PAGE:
On March 8, 2007, The New York Times reported that the program's executive producer Rome Hartman was being replaced by television news veteran Rick Kaplan. Hartman left as executive producer on March 7. Kaplan came to the Evening News after stints at MSNBC, CNN and ABC's World News Tonight with Peter Jennings.

On April 4, 2007, Couric did a one-minute commentary about the importance of reading, in a piece substantially lifted from a Wall Street Journal column by Jeffrey Zaslow. Couric claimed that she remembered her first library card, but the words were all from Zaslow's column. It was determined that a producer had actually written the piece. What made the plagiarism especially striking was the personal flavor of the video – which was subsequently removed from the cbsnews.com website after the situation came to light – that began, "I still remember when I got my first library card, browsing through the stacks for my favorite books."[30]

Much of the rest of the script was stolen from the Journal article. Zaslow said at the time that CBS had "been very gracious and apologetic, and we at the Journal appreciate it."[31] In a case of double plagiarism, the producer who wrote the piece copied from someone else for Couric, and the anchor claimed the words were hers when they were not.[32][33] The producer responsible for Couric's piece, Melissa McNamara, was fired hours after the Journal contacted CBS News to complain.[31][34] The network promised changes in its procedures.[35]

On July 28, 2008, the CBS Evening News became the third network evening newscast to begin broadcasting in high definition (behind NBC Nightly News and PBS's The NewsHour with Jim Lehrer).[36]

On August 27, 2008, Mediabistro wrote a piece about the Big Three network newscasts, praising Couric's Evening News for extensive reporting that had, in its opinion, content better than its rivals.[37] Another critic from MarketWatch praised Couric's work and said that people should watch out for her in 2009.[38] Washington Post writer Tom Shales praised Couric as a warmer, more benevolent presence than her two competitors, something that she brought to the program nearly 16 years of goodwill from doing "Today" and becoming America's sweetheart, or else very close to it, and he claimed that this goodwill remained. Shales added that viewers "may find bad news less discomforting and sleep-depriving if Couric gives it to them". He also added that she does not try to "sugarcoat" or "prettify" grim realities. According to Shales, the Evening News may be a more hospitable, welcoming sort of place than its competitors. He concluded by stating that "it's naive to think that viewers choose their news anchor based solely on strict journalistic credentials, though Couric's do seem to be in order, despite her critics' claims".[39]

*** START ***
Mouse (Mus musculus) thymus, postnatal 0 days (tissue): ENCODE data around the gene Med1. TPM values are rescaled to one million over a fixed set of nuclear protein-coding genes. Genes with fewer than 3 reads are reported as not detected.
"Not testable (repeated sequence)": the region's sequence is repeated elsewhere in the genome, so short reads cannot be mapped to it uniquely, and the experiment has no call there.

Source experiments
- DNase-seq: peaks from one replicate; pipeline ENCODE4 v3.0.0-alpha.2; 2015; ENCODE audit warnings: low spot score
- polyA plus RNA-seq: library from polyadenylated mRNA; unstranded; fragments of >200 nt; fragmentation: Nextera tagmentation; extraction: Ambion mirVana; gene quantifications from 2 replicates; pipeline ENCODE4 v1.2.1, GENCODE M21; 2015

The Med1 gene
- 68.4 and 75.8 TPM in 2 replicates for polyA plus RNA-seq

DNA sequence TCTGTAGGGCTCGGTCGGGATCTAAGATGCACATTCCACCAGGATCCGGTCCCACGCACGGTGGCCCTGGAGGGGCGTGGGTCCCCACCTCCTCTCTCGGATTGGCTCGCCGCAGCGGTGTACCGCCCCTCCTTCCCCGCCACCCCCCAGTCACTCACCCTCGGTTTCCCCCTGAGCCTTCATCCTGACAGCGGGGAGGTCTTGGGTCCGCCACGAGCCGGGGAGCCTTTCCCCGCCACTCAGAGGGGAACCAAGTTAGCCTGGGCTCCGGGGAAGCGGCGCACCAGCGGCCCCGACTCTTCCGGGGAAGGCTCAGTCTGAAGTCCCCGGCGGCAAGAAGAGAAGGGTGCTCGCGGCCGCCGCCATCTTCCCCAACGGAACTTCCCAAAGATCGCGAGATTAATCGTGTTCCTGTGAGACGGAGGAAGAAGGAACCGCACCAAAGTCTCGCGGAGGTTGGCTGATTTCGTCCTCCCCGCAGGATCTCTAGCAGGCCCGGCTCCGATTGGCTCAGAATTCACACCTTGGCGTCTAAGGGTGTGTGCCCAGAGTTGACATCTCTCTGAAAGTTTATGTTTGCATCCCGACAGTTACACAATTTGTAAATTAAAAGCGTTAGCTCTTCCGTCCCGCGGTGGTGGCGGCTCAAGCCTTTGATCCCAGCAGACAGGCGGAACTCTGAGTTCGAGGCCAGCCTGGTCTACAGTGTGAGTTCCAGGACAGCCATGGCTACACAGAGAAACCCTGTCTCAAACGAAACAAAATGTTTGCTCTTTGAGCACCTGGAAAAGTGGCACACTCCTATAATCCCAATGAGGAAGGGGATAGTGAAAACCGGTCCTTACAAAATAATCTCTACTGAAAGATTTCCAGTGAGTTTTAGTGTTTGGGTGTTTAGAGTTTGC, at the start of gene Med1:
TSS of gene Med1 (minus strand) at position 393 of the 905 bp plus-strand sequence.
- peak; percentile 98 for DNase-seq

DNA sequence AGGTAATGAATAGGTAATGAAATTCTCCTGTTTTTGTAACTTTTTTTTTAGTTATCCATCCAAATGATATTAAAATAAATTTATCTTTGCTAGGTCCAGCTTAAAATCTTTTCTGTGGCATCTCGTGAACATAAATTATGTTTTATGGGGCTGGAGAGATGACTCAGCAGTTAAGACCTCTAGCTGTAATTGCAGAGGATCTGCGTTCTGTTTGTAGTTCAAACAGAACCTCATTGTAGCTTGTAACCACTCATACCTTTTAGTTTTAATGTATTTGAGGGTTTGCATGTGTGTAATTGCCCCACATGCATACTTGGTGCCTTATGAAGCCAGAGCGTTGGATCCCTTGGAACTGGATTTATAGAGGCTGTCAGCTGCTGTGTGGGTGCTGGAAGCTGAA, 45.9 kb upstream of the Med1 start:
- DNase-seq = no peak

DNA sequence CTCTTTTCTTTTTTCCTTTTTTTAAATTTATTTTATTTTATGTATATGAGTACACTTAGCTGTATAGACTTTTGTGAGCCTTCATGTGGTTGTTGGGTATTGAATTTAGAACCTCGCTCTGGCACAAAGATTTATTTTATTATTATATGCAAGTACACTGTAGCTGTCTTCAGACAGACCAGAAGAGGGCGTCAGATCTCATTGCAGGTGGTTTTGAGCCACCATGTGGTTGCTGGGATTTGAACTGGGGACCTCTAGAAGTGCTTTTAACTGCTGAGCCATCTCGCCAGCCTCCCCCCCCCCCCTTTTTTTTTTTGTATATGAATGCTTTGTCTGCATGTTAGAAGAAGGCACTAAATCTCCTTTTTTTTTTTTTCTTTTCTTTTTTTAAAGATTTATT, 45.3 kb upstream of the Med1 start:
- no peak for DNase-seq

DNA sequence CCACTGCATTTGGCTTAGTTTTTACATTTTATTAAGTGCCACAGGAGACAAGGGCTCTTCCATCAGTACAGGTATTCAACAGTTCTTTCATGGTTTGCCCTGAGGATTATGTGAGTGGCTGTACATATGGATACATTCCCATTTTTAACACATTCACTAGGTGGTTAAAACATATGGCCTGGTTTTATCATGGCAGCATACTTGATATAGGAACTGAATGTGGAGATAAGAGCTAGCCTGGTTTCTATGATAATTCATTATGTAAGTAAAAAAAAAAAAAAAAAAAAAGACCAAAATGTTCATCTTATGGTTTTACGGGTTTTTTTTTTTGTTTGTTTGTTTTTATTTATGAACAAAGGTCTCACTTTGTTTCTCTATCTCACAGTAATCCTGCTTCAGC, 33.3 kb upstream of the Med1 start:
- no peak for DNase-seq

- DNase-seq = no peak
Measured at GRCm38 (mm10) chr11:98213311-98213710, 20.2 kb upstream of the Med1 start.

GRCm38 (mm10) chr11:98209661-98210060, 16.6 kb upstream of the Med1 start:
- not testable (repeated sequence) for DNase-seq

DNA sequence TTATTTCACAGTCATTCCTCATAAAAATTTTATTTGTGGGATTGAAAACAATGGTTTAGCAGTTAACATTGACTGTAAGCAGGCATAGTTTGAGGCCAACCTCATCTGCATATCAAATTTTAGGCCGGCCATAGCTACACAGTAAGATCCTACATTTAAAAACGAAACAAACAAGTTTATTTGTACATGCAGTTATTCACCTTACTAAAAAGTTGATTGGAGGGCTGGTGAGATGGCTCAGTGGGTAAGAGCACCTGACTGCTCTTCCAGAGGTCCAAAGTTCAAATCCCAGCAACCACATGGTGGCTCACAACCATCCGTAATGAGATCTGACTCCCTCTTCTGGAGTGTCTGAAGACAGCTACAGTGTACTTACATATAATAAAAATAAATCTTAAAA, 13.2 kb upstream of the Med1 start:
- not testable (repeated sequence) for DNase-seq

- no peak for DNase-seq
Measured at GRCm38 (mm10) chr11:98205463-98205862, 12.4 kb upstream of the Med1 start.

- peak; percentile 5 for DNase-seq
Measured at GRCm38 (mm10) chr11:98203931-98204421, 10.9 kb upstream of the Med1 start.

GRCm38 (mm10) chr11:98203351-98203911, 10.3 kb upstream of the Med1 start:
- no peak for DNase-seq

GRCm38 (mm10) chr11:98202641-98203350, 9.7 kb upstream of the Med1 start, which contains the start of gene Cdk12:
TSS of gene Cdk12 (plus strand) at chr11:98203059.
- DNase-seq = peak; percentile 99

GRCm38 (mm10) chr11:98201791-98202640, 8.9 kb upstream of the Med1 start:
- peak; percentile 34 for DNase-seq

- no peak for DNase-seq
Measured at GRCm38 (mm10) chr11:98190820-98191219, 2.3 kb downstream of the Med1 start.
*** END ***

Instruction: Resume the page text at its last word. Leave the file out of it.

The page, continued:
The CBS Evening News with Katie Couric won the 2008 and 2009 Edward R. Murrow Award for best newscast. In September 2008, Couric interviewed Republican Vice Presidential nominee Sarah Palin, earning respect from a MarketWatch critic for asking tough questions.[40] In 2011, the program was the recipient of both an Emmy for Outstanding Continuing Coverage and the Edward R. Murrow Award for Video News Series for foreign correspondent Terry McCarthy's feature story "Afghan Bomb Squad".[41][42]

On May 18, 2009, the newscast's graphics were overhauled, using a blue and red color scheme with web-influenced motifs and layouts. The new graphics design featured a look influenced by the graphics that CBS used during the 2008 presidential election coverage.[43]